First published July 1, 1985 - More info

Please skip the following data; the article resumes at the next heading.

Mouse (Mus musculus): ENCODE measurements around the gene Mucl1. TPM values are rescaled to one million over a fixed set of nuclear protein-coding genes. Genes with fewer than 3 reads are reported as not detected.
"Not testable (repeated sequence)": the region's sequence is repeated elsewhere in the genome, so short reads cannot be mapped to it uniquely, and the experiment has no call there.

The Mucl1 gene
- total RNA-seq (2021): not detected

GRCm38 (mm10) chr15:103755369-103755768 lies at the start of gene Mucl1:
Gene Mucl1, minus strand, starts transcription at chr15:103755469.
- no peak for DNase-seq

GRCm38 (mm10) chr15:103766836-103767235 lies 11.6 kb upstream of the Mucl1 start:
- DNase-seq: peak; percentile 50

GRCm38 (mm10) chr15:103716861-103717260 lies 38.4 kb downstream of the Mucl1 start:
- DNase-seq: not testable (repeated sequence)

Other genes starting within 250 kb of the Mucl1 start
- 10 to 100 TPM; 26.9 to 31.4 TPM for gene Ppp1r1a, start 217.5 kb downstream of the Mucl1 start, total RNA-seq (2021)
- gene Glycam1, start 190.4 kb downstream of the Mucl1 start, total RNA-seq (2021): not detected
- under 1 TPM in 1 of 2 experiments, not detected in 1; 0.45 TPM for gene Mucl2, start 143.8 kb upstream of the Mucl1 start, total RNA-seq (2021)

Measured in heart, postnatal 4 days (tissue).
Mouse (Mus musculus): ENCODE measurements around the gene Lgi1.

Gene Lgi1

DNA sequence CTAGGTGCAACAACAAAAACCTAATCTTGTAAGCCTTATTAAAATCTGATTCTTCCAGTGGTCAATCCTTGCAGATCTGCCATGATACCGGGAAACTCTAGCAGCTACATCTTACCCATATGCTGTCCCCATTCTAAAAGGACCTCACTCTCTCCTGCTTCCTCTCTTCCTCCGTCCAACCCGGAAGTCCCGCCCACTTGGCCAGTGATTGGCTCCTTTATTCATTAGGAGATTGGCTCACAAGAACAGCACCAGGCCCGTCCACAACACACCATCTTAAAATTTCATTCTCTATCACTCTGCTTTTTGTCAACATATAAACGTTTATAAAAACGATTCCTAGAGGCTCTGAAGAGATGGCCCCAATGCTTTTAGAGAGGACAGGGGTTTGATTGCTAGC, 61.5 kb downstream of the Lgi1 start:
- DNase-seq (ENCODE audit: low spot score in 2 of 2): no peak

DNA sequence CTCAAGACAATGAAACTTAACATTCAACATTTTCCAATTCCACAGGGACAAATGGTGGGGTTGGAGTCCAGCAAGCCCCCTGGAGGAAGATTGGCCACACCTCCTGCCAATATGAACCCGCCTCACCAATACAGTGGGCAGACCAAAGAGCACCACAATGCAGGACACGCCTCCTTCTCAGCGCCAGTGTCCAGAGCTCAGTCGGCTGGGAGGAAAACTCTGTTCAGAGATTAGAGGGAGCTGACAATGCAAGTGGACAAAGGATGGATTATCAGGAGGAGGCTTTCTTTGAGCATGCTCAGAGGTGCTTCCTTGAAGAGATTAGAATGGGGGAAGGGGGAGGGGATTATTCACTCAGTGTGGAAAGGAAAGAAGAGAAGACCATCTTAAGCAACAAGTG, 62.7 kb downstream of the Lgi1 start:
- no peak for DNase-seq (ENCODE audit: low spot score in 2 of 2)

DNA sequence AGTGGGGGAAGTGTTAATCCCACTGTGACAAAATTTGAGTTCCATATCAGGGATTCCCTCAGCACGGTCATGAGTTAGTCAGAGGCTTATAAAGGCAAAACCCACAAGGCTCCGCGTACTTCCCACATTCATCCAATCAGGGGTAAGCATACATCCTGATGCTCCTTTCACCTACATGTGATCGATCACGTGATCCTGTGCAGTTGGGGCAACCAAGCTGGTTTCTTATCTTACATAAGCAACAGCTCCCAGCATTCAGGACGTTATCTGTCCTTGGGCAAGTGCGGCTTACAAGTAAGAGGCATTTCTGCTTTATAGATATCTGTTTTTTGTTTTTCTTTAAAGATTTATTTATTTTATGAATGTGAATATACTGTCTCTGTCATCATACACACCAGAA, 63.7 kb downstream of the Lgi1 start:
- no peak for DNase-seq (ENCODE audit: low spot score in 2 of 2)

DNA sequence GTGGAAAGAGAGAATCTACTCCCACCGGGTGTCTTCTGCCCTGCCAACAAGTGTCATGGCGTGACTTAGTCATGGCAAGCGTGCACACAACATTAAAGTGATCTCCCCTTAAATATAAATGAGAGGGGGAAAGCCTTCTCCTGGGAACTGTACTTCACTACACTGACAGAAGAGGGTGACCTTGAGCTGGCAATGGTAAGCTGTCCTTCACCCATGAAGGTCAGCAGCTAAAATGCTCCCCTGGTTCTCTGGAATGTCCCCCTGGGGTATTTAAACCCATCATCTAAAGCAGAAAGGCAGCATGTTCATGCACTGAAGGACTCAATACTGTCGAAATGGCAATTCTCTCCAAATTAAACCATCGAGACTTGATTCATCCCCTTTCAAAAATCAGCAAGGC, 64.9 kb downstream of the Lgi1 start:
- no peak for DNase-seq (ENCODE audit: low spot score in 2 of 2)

A 29-yr-old woman with systemic lupus erythematosus (SLE) was found to have no detectable C3b/C4b receptors (CR1) on her erythrocytes (E) when they were assayed by the binding of rabbit polyclonal and murine monoclonal (Yz-1) anti-CR1. Analysis by two-color fluorescent flow cytometry of CR1 expression on the patient's B lymphocytes that had been stained indirectly with monoclonal anti-B1 and rabbit F(ab')2 anti-CR1 also revealed a marked deficiency of CR1. Total cellular CR1 of neutrophils, assessed by a sandwich radioimmunoassay, was about half that of neutrophils from normal individuals. Because her E had expressed 173 sites/cell 2 yr before, the CR1 deficiency was considered to be acquired and a possible mechanism was sought. Autoantibody to CR1 was measured by a radioimmunoassay in which serum or its fractions were incubated in microtiter wells that had been coated with purified CR1, and binding of immunoglobulin to the wells was quantitated with 125I-labeled goat IgG antihuman F(ab')2. The CR1-specific binding of immunoglobulin from the patient's serum was 19.1 ng/well of the detecting antibody when her E had eight CR1 sites per cell; that of 28 healthy donors was 1.3 +/- 0.5 ng/well (mean +/- SEM), and that of 34 additional patients with SLE was 0.5 +/- 0.3 ng/well. The activity was present also in purified IgG and its F(ab')2 fragment, indicating that the binding of serum immunoglobulin to CR1 was not mediated by C3 fragments. The specificity of the patient's IgG for CR1 was confirmed when pretreatment of the CR1-coated wells with affinity-purified rabbit F(ab')2 anti-CR1 was shown to inhibit by 68% the binding of the IgG. The autoantibody also interacted with CR1 in cell membranes, as assessed by its capacity to inhibit the binding of indirectly fluoresceinated Yz-1 to neutrophils, and, when combined with goat IgG antihuman F(ab')2, to diminish the binding of dimeric C3b to normal E. During the period of the marked deficiency of CR1 the patient experienced an exacerbation of disease activity which was treated with prednisone. Clinical improvement was accompanied by a decrease in the serum concentration of anti-CR1 to levels present 2 yr earlier, and an increase of CR1 to 170 sites/E. The temporal association between high titers of an autoantibody to CR1, absence of CR1 from E, and heightened activity of SLE suggest that the former may have had a role in the other manifestations of the patient's disease.